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'Scream Queens' Review: What Fresh Hell Is This?

By Jodi Smith | TV | September 23, 2015 |

By Jodi Smith | TV | September 23, 2015 |

Ryan Murphy’s new Fox series picks up in 1995, showing a woman moving through a party with blood on her hands. Once she gets to her sorority friends, they find that one of the Kappas had a baby in the bathtub, much to the dismay of the Head Bitch. After the bitchiest of sisters leave to dance to TLC’s “Waterfalls,” they return to find the new mother dead in the bathtub.

Flash forward to 2015. Chanel Oberlin (Emma Roberts) is the Garbage Person head of Kappa House, ruling over her Garbage Minions, Chanel #2 (Ariana Grande), Chanel #3 (Billie Lourd) and Chanel #5 (Abigail Breslin). Chanel immediately drives home what an insufferable, heinous, waste of flesh she is via voiceover and her use of the term “White Mammy” to describe the sorority’s housekeeper.

Dean Munsch (Jamie Lee Curtis) calls Chanel into her office to discuss her intent to shut down Kappa House. Munsch cites the drinking, pill-popping, and other incidents as her reasoning. We then get a flashback of Chanel, her predecessor and a spray tan gone very wrong, wherein the HBIC says, “OK, someone turn me into Jada Pinkett-Smith” before her “accident.”

Former Kappa sister Gigi (Nasim Pedrad) pops in to shut down Munsch’s intentions. “We’ll have a side boob mixer followed by a white party where everyone will be encouraged to wear — and be — white.”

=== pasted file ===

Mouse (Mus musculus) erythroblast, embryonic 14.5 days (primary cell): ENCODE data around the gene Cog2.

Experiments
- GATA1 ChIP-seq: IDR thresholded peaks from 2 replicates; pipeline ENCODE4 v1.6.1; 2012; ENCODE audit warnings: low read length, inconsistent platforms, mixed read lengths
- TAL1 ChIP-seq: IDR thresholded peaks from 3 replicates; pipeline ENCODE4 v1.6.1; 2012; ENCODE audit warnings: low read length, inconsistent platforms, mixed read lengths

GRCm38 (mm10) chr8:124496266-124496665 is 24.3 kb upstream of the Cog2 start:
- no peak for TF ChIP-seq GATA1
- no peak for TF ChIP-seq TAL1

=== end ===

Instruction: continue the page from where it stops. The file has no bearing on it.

That’s the kind of “shocking” and “controversial” humor you can expect from Scream Queens, along with a “fatties and ethnics” rant by Chanel and the revelation that she lied in order to get Pete (Diego Boneta) labelled a sex offender.


As punishment, Kappa is forced to take any and all pledges into their house. This includes Grace (Skylar Samuels), Zayday (Keke Palmer), Hester (Lea Michele), Tiffany AKA Deaf Taylor Swift (Whitney Meyer), and Sam AKA Predatory Lez (Jeanna Han).

Goddamn it.

Later, after Chanel accidentally/purposefully kills someone and forces all of the sorority pledges and sisters to assist her in covering it up, Grace and Pete decide to team up to blow the lid off of Kappa and their atrocities.

From there, the horror movie tropes continue to pile on top of layers of idiocy, Scream Queens strives for clever but lands somewhere in the vicinity of tasteless nonsense. Murphy pushes the spoiled, rich, white girl cliches to Jawbreaker-levels of insanity, but Roberts is a pale imitation of Rose McGowan’s Flawless Bitch.

Scream Queens has yet to find the campy horror schtick perfected American Horror Story: Murder House. Instead of strong leads, it has Emma Roberts, though she is at least balanced by the presence of Jamie Lee Curtis the strangely weird but likable Hester. It’s not enough to make up for the pilot, however. I found myself bored, waiting impatiently for the two-hour back-to-back episodes end. I never felt like that during Murphy’s AHS. Or even marathons of old episodes of Cops.

Bottom line: Murphy’s latest is unimpressive, and disappointing in its efforts to mine racist “humor” to villainize its characters. I’ll keep watching to see what twist Murphy is playing at, but the series is on a short leash.

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Jodi Smith is a Senior Reporter, Film & Television at Pajiba. You can email her or follow her on Twitter.